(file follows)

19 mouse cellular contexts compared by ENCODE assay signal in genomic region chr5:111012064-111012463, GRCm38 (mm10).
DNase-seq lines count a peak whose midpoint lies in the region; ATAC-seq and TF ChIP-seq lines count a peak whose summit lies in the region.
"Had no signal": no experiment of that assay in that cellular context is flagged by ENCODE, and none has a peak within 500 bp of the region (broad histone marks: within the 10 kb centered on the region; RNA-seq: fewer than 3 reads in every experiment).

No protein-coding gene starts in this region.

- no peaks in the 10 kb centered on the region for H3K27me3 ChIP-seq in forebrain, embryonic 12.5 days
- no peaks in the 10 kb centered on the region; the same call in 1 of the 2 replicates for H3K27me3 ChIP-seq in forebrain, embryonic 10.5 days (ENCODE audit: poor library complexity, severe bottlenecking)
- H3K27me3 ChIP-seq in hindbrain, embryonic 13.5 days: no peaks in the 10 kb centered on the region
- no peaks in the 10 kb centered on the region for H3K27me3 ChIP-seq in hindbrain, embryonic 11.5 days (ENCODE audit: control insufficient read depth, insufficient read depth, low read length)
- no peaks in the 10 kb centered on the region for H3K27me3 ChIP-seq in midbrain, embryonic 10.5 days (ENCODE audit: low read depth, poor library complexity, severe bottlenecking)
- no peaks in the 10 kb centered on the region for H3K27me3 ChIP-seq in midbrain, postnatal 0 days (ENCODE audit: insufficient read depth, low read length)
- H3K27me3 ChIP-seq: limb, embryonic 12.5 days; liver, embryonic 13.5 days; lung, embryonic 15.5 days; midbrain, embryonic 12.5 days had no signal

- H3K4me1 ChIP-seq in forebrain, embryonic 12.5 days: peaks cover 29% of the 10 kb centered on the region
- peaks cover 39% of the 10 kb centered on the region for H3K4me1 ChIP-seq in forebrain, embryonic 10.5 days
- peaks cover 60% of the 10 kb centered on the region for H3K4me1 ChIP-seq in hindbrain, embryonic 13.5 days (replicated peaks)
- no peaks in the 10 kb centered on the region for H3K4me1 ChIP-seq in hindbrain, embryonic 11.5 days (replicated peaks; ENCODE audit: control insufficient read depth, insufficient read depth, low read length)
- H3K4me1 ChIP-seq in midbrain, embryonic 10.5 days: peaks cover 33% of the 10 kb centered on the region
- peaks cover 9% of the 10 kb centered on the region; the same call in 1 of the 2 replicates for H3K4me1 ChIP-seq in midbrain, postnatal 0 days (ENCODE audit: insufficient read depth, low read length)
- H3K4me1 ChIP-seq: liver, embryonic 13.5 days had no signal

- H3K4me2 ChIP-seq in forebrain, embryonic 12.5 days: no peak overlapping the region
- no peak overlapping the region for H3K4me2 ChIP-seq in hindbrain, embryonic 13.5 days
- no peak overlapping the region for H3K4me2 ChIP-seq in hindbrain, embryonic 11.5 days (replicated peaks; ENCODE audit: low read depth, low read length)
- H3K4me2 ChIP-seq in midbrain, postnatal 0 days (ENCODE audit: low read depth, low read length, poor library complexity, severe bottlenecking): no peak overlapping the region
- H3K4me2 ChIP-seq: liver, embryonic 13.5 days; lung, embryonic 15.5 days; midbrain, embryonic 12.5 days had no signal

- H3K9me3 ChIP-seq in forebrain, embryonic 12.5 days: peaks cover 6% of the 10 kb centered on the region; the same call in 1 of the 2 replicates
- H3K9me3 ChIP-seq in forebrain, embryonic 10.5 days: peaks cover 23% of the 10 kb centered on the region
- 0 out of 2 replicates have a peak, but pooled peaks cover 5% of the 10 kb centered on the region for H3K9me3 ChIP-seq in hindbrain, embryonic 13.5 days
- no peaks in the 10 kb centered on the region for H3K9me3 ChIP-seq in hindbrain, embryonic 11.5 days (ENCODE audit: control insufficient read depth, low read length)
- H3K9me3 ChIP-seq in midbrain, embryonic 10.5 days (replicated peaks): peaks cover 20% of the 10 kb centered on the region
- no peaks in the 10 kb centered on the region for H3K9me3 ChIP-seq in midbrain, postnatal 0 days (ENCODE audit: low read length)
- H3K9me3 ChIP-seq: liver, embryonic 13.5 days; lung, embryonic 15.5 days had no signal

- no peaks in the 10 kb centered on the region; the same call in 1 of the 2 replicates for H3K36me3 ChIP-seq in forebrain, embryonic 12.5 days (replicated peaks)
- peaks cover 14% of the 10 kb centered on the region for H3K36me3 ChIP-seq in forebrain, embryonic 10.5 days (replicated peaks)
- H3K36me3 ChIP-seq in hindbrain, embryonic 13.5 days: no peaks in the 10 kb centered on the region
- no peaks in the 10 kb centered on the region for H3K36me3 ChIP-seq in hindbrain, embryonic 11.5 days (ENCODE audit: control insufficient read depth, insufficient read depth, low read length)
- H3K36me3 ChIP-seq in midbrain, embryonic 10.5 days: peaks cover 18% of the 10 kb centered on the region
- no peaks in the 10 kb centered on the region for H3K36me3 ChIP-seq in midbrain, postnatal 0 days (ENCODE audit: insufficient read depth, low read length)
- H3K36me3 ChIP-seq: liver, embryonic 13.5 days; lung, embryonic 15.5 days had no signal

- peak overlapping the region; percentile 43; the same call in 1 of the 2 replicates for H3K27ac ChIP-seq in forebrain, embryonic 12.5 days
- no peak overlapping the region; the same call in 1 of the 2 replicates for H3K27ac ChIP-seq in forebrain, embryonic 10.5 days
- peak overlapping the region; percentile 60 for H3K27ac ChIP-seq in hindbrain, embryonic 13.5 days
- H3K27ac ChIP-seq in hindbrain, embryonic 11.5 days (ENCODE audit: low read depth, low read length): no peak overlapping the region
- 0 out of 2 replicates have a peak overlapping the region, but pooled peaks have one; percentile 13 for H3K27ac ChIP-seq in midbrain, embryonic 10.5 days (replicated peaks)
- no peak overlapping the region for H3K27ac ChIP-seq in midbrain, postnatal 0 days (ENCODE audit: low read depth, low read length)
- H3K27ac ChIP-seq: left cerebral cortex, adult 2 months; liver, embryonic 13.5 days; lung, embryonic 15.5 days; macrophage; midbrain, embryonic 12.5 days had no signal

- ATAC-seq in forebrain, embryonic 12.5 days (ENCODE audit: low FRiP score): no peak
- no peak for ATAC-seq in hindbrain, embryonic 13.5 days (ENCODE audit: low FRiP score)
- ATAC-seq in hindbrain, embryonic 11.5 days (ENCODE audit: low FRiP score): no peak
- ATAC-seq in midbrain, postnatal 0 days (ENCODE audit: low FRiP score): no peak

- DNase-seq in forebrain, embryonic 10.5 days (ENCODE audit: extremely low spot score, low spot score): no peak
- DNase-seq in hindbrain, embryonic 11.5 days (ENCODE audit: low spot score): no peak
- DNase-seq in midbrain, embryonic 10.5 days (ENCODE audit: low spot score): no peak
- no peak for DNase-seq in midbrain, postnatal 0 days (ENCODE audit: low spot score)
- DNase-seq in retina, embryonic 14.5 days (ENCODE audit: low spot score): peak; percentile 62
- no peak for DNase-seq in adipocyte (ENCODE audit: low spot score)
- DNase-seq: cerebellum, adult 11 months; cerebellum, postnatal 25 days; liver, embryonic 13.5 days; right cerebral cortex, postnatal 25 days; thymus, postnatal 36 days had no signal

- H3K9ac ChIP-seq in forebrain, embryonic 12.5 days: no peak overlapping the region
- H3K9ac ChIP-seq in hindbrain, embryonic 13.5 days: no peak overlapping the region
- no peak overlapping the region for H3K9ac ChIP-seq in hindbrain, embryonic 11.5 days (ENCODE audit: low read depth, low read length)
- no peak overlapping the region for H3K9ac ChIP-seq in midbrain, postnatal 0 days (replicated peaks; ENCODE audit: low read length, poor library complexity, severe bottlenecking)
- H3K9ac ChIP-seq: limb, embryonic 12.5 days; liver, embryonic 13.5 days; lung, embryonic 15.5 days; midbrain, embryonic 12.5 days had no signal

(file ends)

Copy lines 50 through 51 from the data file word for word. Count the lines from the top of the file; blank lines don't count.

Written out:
- DNase-seq in hindbrain, embryonic 11.5 days (ENCODE audit: low spot score): no peak
- DNase-seq in midbrain, embryonic 10.5 days (ENCODE audit: low spot score): no peak